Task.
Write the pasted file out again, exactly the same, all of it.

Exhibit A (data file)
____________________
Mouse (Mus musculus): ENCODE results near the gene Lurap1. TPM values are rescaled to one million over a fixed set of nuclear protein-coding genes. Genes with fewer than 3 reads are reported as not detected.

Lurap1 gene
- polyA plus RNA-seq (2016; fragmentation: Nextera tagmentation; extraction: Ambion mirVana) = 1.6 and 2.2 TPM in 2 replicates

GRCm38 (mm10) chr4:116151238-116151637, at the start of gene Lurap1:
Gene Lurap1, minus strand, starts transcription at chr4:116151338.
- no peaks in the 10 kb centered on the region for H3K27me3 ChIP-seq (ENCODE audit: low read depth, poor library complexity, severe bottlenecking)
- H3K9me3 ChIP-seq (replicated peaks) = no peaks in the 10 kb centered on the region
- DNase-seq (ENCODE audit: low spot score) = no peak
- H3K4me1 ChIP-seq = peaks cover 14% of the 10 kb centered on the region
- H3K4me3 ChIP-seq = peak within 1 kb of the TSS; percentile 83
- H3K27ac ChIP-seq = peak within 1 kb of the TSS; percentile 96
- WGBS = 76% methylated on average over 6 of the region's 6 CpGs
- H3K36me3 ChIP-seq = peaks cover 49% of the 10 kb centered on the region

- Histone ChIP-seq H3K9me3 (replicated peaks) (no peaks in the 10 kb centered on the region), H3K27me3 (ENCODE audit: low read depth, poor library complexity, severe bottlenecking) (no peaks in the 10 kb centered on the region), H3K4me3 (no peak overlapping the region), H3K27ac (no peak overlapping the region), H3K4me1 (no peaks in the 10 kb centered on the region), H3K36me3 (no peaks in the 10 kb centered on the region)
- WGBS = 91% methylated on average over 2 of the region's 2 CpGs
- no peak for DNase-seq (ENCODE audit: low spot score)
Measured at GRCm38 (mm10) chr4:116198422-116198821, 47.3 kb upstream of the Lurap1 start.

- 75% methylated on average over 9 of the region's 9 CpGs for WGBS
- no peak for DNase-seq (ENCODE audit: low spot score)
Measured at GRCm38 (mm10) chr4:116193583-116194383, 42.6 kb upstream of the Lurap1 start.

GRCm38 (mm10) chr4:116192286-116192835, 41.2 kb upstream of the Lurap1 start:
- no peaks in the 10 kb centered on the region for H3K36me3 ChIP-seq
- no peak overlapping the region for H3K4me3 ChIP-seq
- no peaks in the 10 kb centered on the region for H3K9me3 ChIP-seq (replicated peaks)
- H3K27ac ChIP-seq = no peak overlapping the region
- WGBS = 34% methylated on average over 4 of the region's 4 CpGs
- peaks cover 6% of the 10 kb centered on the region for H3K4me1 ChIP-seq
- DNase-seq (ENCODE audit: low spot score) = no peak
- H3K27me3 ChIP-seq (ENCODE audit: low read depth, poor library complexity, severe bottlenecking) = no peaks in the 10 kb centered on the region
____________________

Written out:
Mouse (Mus musculus): ENCODE results near the gene Lurap1. TPM values are rescaled to one million over a fixed set of nuclear protein-coding genes. Genes with fewer than 3 reads are reported as not detected.

Lurap1 gene
- polyA plus RNA-seq (2016; fragmentation: Nextera tagmentation; extraction: Ambion mirVana) = 1.6 and 2.2 TPM in 2 replicates

GRCm38 (mm10) chr4:116151238-116151637, at the start of gene Lurap1:
Gene Lurap1, minus strand, starts transcription at chr4:116151338.
- no peaks in the 10 kb centered on the region for H3K27me3 ChIP-seq (ENCODE audit: low read depth, poor library complexity, severe bottlenecking)
- H3K9me3 ChIP-seq (replicated peaks) = no peaks in the 10 kb centered on the region
- DNase-seq (ENCODE audit: low spot score) = no peak
- H3K4me1 ChIP-seq = peaks cover 14% of the 10 kb centered on the region
- H3K4me3 ChIP-seq = peak within 1 kb of the TSS; percentile 83
- H3K27ac ChIP-seq = peak within 1 kb of the TSS; percentile 96
- WGBS = 76% methylated on average over 6 of the region's 6 CpGs
- H3K36me3 ChIP-seq = peaks cover 49% of the 10 kb centered on the region

- Histone ChIP-seq H3K9me3 (replicated peaks) (no peaks in the 10 kb centered on the region), H3K27me3 (ENCODE audit: low read depth, poor library complexity, severe bottlenecking) (no peaks in the 10 kb centered on the region), H3K4me3 (no peak overlapping the region), H3K27ac (no peak overlapping the region), H3K4me1 (no peaks in the 10 kb centered on the region), H3K36me3 (no peaks in the 10 kb centered on the region)
- WGBS = 91% methylated on average over 2 of the region's 2 CpGs
- no peak for DNase-seq (ENCODE audit: low spot score)
Measured at GRCm38 (mm10) chr4:116198422-116198821, 47.3 kb upstream of the Lurap1 start.

- 75% methylated on average over 9 of the region's 9 CpGs for WGBS
- no peak for DNase-seq (ENCODE audit: low spot score)
Measured at GRCm38 (mm10) chr4:116193583-116194383, 42.6 kb upstream of the Lurap1 start.

GRCm38 (mm10) chr4:116192286-116192835, 41.2 kb upstream of the Lurap1 start:
- no peaks in the 10 kb centered on the region for H3K36me3 ChIP-seq
- no peak overlapping the region for H3K4me3 ChIP-seq
- no peaks in the 10 kb centered on the region for H3K9me3 ChIP-seq (replicated peaks)
- H3K27ac ChIP-seq = no peak overlapping the region
- WGBS = 34% methylated on average over 4 of the region's 4 CpGs
- peaks cover 6% of the 10 kb centered on the region for H3K4me1 ChIP-seq
- DNase-seq (ENCODE audit: low spot score) = no peak
- H3K27me3 ChIP-seq (ENCODE audit: low read depth, poor library complexity, severe bottlenecking) = no peaks in the 10 kb centered on the region